Live on Longhorn at last


I’ve blogged before about how I use Windows Server 2003 x64 as my day to day desktop operating system.

Well, not any more!

I have finally made the switch to using Windows Server 2008 (a.k.a.Longhorn) x64 beta 3 instead!

I’ve wanted to do this for some time but the show stopper for me had been hardware related. Because I run with four monitors I have two display adapters in my machine, one ATI and one nVidia. However what I quickly found out when I first installed Longhorn was that it uses the Windows (Vista) Display Driver Model (WDDM) and WDDM does not allow heterogeneous display adapters.  Well, that is not quite wholly accurate. It does allow you to mix adapters but only if you revert to using Windows XP Display Driver Model (XDDM). Not only does this prevent you using some of the snazzier new graphics features of WDDM (not that that really affects me as I do not have snazzy graphics hardware and I don’t produce any particularly snazzy graphics) but it also mean you have to track down x64 XDDM drivers from two different manufacturers that not only work well under Vista/Longhorn but that also  work well together.

Many a BSOD later I gave up and went for the next obvious solution (which I should have thought of sooner) and scrounged around some colleagues and managed to get an identical second nVidia card (thanks Susanne!). After some further experimenting and tweaking I was finally up and running with all four screens again.

Since then I have been slowly trying to adapt to my new environment. As with any clean install of an OS for your main working environment you quickly realise how many things you use all the time you had previously installed and no longer have or had tweaked in a certain way some years ago and now have to figure out again how to tweak back the way you like.  Throw into that mix a brand new beta operating system and you have a whole load of adapting and “getting used to” to do. However I am getting there, slowly. I hope to post some tips in this area, especially getting used to IIS7, in future.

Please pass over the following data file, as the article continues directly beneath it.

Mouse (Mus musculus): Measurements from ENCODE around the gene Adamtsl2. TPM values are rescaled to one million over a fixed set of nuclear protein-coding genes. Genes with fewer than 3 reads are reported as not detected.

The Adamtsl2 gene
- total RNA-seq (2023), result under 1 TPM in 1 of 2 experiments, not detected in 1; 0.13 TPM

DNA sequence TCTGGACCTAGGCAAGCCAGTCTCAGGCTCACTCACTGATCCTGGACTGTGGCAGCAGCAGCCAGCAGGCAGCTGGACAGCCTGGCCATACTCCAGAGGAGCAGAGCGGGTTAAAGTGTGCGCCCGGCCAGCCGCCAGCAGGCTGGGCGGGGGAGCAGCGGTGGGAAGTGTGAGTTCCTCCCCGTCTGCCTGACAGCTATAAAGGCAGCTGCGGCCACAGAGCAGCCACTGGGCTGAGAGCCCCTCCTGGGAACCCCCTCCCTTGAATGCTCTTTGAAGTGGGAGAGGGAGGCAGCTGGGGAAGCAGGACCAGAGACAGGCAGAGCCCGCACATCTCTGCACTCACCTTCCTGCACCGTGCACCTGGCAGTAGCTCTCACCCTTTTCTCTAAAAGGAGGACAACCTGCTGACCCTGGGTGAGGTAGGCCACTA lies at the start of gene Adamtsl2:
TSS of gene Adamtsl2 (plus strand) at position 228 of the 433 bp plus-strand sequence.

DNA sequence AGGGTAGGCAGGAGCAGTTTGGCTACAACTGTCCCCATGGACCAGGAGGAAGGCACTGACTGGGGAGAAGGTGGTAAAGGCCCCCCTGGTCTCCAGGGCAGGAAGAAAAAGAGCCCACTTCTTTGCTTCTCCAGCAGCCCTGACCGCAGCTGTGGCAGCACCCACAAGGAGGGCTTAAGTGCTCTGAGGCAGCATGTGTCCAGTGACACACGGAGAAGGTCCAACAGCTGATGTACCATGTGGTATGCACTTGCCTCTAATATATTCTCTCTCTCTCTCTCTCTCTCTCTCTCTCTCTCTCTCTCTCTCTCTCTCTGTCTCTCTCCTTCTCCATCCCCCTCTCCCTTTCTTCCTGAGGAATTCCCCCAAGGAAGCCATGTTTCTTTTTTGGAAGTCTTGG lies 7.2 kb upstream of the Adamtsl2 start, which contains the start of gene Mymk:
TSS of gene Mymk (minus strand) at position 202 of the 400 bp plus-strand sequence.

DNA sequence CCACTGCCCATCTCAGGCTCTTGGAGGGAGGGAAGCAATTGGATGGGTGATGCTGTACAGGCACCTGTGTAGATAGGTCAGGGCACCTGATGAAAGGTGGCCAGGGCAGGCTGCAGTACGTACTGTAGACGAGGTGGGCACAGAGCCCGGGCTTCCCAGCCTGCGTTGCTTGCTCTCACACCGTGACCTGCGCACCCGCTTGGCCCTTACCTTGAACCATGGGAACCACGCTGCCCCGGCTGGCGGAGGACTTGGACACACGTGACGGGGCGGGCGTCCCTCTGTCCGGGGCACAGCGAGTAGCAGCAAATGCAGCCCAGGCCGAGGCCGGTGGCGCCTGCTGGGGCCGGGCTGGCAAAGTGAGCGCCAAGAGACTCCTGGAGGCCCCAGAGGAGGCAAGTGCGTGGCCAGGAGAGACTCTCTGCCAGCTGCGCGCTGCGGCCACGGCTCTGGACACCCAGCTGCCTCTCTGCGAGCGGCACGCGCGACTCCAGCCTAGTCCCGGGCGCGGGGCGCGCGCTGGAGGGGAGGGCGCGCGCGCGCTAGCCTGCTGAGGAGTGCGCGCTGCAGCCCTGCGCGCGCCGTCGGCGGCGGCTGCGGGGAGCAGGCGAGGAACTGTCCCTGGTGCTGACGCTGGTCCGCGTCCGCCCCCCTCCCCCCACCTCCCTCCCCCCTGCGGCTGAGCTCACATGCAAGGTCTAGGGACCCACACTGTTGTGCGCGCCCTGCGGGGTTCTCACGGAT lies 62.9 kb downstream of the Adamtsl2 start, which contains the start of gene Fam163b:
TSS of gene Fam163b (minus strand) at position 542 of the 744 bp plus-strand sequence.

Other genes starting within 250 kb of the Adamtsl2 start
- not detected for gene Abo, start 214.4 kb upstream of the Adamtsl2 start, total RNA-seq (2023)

One thing I realised I was missing (once I had actually managed to track down a working audio driver -I ended up using the XP x64 one via the Dell support web site [which now appears to have got a little easier to navigate, thank you Dell]) was Windows Media Player. Hmm, how was I going to blot out all those annoying distractions of nearby teams having loud conference calls or listening to online training without headphones?

Of course, there was an answer. As with almost everything else in Longhorn, the feature I needed was not installed by default. A quick visit to the “Add Feature” wizard which you access from the Features node in Server Manager revealed something called “Desktop Experience” and sure enough the description includes “Windows Media Player”. Hurrah!

image

A few minutes and a reboot later and my system was music aware again.

Now I just need to track down which feature includes Solitaire 🙂

Anyway back to work…

Doug

Comments (3)

  1. Let’s be clear from the start, if you read the readme.htm (which I did, uncharacteristically) for Orcas

  2. Let's be clear from the start, if you read the readme.htm (which I did, uncharacteristically) for

  3. I am a frequent user of LogParser and when I recently started using Windows Server 2008 beta as my desktop

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